IHSA Proposing Pitch Count Limits to Curb Pitcher Injuries

New guidelines for high school athletes aims to curb injuries. One local doctor said his profession has seen “an explosion” of such injuries in the past 10 years. New guidelines for high school athletes aims to curb injuries. One local doctor said his profession has seen “an explosion” of such injuries in the past 10 years.

As speculation around the Chicago Cubs making a World Series appearance reaches a fever pitch, the Illinois High School Association is proposing pitch count limits for its athletes in an effort to curb throwing-related injuries.

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“Over the last 10 years we’ve seen an explosion in the number of young athletes who were having injuries to their upper extremities in baseball—largely shoulder and elbow injuries,” said Dr. Preston Wolin, orthopedic surgeon and director of sports medicine at Weiss Memorial Hospital. “We used to see these types of injuries in older players. There’s no distinction now.”

Wolin is a founding member of the IHSA Sports Medicine Advisory Committee and baseball pitching coach at Ida Crown Jewish Academy in Skokie. Wolin says he’s been pushing for pitch count guidelines for the past four years.

“There’s a whole set of injuries that can happen in a younger age group for boys during their growth period, starting in Little League and all the way up to their freshman year in high school,” he said. Since these players are still growing, they can injure their growth plate. “That can cause a significant disability in terms of keeping … players from coming back the following season,” he added.

Once a player has been injured, it predisposes him to future injuries. “We know players, for example with elbow and ligament injuries, are predisposed to shoulder injuries because baseball is the act of transferring energy from the ground up to the trunk to the shoulder to the elbow to the wrist and then to the hand,” he said.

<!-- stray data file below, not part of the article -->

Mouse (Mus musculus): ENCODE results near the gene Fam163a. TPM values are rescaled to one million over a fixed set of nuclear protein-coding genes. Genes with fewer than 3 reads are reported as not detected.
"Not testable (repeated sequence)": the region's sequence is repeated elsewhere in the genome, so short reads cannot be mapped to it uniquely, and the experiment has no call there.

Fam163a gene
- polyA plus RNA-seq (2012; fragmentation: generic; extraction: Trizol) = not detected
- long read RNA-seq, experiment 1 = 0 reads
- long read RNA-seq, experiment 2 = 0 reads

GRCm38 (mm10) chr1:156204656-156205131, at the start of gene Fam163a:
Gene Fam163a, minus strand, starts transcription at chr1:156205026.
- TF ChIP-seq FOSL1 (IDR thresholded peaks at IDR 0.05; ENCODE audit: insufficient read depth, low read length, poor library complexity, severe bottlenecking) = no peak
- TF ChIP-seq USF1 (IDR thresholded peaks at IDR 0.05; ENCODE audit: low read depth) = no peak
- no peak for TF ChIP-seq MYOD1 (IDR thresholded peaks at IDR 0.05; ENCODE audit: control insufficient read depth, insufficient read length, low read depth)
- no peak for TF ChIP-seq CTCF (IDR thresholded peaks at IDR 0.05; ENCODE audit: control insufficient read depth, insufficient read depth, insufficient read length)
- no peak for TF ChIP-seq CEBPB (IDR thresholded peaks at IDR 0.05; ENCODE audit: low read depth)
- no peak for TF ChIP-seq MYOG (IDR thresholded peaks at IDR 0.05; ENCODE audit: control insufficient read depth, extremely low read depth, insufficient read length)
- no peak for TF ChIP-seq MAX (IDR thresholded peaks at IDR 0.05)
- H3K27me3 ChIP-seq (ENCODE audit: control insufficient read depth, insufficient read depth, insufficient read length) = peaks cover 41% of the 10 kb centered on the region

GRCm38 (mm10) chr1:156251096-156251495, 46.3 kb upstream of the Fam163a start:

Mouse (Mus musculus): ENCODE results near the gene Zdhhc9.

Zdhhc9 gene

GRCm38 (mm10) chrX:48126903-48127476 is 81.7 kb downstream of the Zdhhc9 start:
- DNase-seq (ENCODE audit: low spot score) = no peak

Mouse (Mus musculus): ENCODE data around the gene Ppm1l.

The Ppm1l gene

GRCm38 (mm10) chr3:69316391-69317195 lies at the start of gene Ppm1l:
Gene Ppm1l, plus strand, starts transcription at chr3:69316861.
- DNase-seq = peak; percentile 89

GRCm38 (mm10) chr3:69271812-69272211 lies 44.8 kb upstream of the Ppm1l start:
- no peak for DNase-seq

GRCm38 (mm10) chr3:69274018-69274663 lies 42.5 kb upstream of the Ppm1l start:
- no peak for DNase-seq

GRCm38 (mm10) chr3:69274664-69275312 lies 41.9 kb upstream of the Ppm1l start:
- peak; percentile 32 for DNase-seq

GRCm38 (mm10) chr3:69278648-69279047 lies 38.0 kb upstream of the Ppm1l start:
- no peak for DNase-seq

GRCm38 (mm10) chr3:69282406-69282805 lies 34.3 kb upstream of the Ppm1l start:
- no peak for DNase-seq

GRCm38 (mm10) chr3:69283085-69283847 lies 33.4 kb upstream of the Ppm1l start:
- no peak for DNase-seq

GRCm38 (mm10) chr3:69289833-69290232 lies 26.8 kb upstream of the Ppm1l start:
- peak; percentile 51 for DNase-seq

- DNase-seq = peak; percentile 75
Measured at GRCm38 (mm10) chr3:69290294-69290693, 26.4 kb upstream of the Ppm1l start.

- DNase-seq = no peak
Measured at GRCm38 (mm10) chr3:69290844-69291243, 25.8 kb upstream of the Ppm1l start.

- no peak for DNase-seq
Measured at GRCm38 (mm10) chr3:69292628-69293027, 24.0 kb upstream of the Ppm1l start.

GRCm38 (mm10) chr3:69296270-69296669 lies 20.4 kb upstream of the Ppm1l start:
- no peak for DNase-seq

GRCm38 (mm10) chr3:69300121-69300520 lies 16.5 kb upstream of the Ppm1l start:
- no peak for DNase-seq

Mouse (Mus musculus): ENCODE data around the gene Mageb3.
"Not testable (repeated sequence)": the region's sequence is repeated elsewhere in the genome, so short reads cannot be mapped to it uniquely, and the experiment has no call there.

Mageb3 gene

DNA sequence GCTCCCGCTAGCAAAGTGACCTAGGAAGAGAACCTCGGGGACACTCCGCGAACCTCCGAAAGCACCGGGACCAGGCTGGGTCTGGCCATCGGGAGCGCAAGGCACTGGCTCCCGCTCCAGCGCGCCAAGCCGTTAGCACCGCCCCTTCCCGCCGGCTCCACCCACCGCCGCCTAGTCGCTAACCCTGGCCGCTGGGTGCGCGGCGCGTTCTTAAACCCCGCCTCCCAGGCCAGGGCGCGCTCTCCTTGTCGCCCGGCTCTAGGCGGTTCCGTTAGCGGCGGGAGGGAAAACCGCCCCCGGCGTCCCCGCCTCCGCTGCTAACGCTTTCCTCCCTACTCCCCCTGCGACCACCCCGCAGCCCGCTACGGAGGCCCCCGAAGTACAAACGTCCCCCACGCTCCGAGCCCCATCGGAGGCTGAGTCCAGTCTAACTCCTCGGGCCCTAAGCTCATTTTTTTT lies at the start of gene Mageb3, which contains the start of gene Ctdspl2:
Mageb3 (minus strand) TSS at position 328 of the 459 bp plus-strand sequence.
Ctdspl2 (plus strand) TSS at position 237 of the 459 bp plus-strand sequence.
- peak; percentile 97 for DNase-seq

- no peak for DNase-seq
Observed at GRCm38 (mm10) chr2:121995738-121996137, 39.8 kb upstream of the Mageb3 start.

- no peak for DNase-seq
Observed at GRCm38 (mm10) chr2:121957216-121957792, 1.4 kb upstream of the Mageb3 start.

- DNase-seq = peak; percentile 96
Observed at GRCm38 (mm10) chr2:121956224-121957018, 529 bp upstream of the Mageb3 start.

“If you have a breakage in any one of those parts of the kinetic chain, the other parts in the chain are at an increased risk of injury.”

“We used to see these types of injuries in older players. There’s no distinction now.”

–Dr. Preston Wolin


Wolin worked with the IHSA Baseball Advisory Committee to craft the IHSA guidelines that were unanimously approved by the committee last month. “Baseball is a community,” Wolin said. “What we’re trying to do is make baseball safer and more enjoyable for young athletes and I think (these guidelines will) do that.”

Under the guidelines, pitchers can throw up to 115 pitches in a game. Only pitches that are thrown during “live competition” count toward a player’s daily pitch count (warmup pitches, pick off attempts or other throws by a pitcher after the ball has been put in play don’t count toward the daily limit). If the pitcher reaches the pitch count limit in the middle of an at-bat, he will be permitted to finish the at-bat.

The guidelines also outline rest schedules and weekly pitching caps based on the number of pitches thrown. For example, if a pitcher throws between 76 and 115 pitches during a game, he must rest for four days before he can play again that week. If the pitcher returns to the mound for a second time in seven days, the pitch count is capped at 90.

Pitch count guidelines apply to an individual pitcher on a daily basis, meaning a pitcher could play in both games of a double header but the total number of pitches thrown that day will determine how many days of rest must follow.

The IHSA Board of Directors will vote on the pitch count guidelines during its Oct. 12 meeting. If approved, they would be effective for the 2017 IHSA baseball season. (Pixabay)The IHSA Board of Directors will vote on the pitch count guidelines during its Oct. 12 meeting. If approved, they would be effective for the 2017 IHSA baseball season. (Pixabay)

Weekly limitations were included in the guidelines as “a way of preventing overload,” Wolin said. “If we went with just daily limits, you could accumulate a lot more pitches over seven days than you wanted to.”

That’s also why the guidelines specifically state for ambidextrous pitchers that the pitch count limit applies to the pitcher, not the arm.

“We decided to do that, so there wasn’t an abuse of the player because you could come within a couple of numbers of the pitch count and then change to the other side, and then go back and again for convenience,” he said. “The whole goal of the program is to try and make things safer. We don’t want people gaming the system.”

To keep teams accountable, “each team is responsible for counting its own team’s pitches and the opposing team’s pitches,” the guidelines state. “Coaches will compare counts after every even-number inning. … Teams must keep pitching records of every game they play during the season.”

The IHSA Board of Directors will vote on the guidelines during its Oct. 12 meeting. If approved, they would be effective for the 2017 IHSA baseball season.

Follow Kristen Thometz on Twitter: @kristenthometz


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